The reason why only China and the US knew what was happening, but HK people knew nothing at all is revealed later that China’s top diplomat Yang Jiechi had made an unexpected trip to New York for talks with his US counterpart Mike Pompeo about the protests in HK on Aug 13, probably about the crackdown plan.
But the meeting must end badly. It is reported that US Congressmen called for actions from the US and warned Beijing of serious consequences if it cracked down on peaceful protestors. 
One day after, the US President changed his stance dramatically. For example, on Aug 14, he tweeted: “I have ZERO doubt that if President Xi wants to quickly and humanely solve the Hong Kong problem, he can do it.” 
On Aug 15, he further tweeted: “ If President Xi would meet directly and personally with the protesters, there would be a happy and enlightened ending to the Hong Kong problem. I have no doubt!” 
He even linked HK matters with the US-China trade talks. He told reporters in New Jersey that: “I think it would be very hard to deal [in Trade talks] if they do violence. If it’s another Tiananmen Square …” If such a situation was repeated in Hong Kong, “I think there’d be … tremendous political sentiment not to do something” 
Besides the firm responses from the US government, it is also reported that strong statements from the UK, Canada, Australia, Germany, and France governments have been issued openly and to HK government urging restraint and dialogue over HK anti-extradition law clashes. 
There is also some supporting evidence of the crackdown plan. For example, two mainlanders and a HKer were caught red-handed of possessing seven petrol bombs.  Groups of men from mainland China wearing white clothes and with same colored rubber wristbands were reported to be crossing the border on Aug 16.  It is believed that they are coming to disguise as protestors and incite violence actions on the Aug 18 rally to trigger the crackdown plot.
It is rumored that the crackdown plan was stopped by the strong international pressure. It may require more evidence to confirm it though, if it is true then it shows that the government’s political decisions are dominantly shaped by international pressure on this case.
On Aug 18, we had a peaceful but huge "flowing rally” of about 1.7 million participants in HK.
[Chinese version: 姚松炎 (2019) 國際壓力主導政治決策 — 從香港若水運動中領略的學問，方格子，8月23日。 https://vocus.cc/eyanalysispoliecon/5d5f6c17fd89780001ba8b93]
 Reuters (2019) Canada’s Justin Trudeau extremely concerned about Hong Kong, urges China to be careful, SCMP, Aug 14. www.scmp.com/news/hong-kong/politics/article/3022517/canadas-justin-trudeau-extremely-concerned-about-hong-kong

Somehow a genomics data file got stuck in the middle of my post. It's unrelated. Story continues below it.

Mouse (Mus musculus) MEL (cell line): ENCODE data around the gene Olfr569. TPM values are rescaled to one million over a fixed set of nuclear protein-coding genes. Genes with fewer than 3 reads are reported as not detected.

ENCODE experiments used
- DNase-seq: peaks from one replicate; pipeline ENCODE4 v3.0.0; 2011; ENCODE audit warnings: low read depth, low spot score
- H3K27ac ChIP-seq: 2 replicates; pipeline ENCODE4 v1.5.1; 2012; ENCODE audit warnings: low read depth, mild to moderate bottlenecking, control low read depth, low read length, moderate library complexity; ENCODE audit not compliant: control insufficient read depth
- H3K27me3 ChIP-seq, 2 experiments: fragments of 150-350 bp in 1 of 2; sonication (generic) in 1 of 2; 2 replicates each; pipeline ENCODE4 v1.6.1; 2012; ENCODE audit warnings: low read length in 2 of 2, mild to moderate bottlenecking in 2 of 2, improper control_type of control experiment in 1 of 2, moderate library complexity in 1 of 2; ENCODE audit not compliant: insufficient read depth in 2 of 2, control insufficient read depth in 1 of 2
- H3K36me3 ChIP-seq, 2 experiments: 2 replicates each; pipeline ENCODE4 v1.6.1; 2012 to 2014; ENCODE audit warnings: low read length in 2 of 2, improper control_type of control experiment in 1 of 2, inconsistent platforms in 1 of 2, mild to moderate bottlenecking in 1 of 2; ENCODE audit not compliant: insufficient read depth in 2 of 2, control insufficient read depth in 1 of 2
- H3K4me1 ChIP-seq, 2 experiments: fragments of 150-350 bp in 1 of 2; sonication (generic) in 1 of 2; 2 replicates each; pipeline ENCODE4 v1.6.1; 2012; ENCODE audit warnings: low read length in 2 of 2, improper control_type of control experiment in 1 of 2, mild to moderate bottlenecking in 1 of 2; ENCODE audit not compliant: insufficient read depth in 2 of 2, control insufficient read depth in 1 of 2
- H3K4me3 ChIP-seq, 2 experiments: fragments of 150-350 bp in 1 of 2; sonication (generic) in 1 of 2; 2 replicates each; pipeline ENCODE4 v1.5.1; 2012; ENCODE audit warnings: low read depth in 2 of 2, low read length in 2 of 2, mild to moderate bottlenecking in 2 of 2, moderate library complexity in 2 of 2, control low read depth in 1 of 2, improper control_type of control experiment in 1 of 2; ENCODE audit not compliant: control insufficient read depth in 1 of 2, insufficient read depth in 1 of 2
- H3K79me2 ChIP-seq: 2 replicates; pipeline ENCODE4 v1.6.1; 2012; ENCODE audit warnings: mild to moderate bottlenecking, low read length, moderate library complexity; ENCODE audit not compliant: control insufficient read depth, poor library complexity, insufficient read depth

Trump, D.(2019a) Twitter Message, Aug 13. https://twitter.com/realdonaldtrump/status/1161325870516264961
 Zheng, S. (2019) US Congress Support Hong Kong Protests Adds Pressure White House to take firmer stance towards Chinese government, SCMP, Aug 16. https://www.scmp.com/news/china/diplomacy/article/3022963/us-congress-support-hong-kong-protests-adds-pressure-white
 Trump, D. (2019b) Twitter Message, Aug 14. https://twitter.com/realdonaldtrump/status/1161774305895694336
 Trump, D. (2019b) Twitter Message, Aug 15. https://twitter.com/realdonaldtrump/status/1162002141172633600
 Stein, C. (2019) ‘Another Tiananmen Square’ crackdown in Hong Kong would harm trade deal, Trump warns, Japan Times, Aug 19. https://www.japantimes.co.jp/news/2019/08/19/business/another-tiananmen-square-crackdown-hong-kong-harm-trade-deal-trump-warns/#.XVvYXOgzY2w
 Creery, J. (2019) Foreign gov’ts and politicians urge restraint and dialogue over Hong Kong anti-extradition law clashes, HKFP, Aug 14. https://www.hongkongfp.com/2019/06/14/foreign-govts-politicians-urge-restraint-dialogue-hong-kong-anti-extradition-law-clashes/
 Chung, K. (2019) Hongkonger and mainland man charged after arrest on suspicion of possessing seven petrol bombs, SCMP, Aug 17. https://www.scmp.com/news/hong-kong/law-and-crime/article/3023241/hongkonger-and-mainland-man-charged-court-after-arrest
 Lo, C. (2019) Several intercepted and refused entry to Hong Kong through border points as groups of men arrive from mainland China, government source says, SCMP, Aug 18. https://www.scmp.com/news/hong-kong/politics/article/3023257/several-intercepted-and-refused-entry-hong-kong-through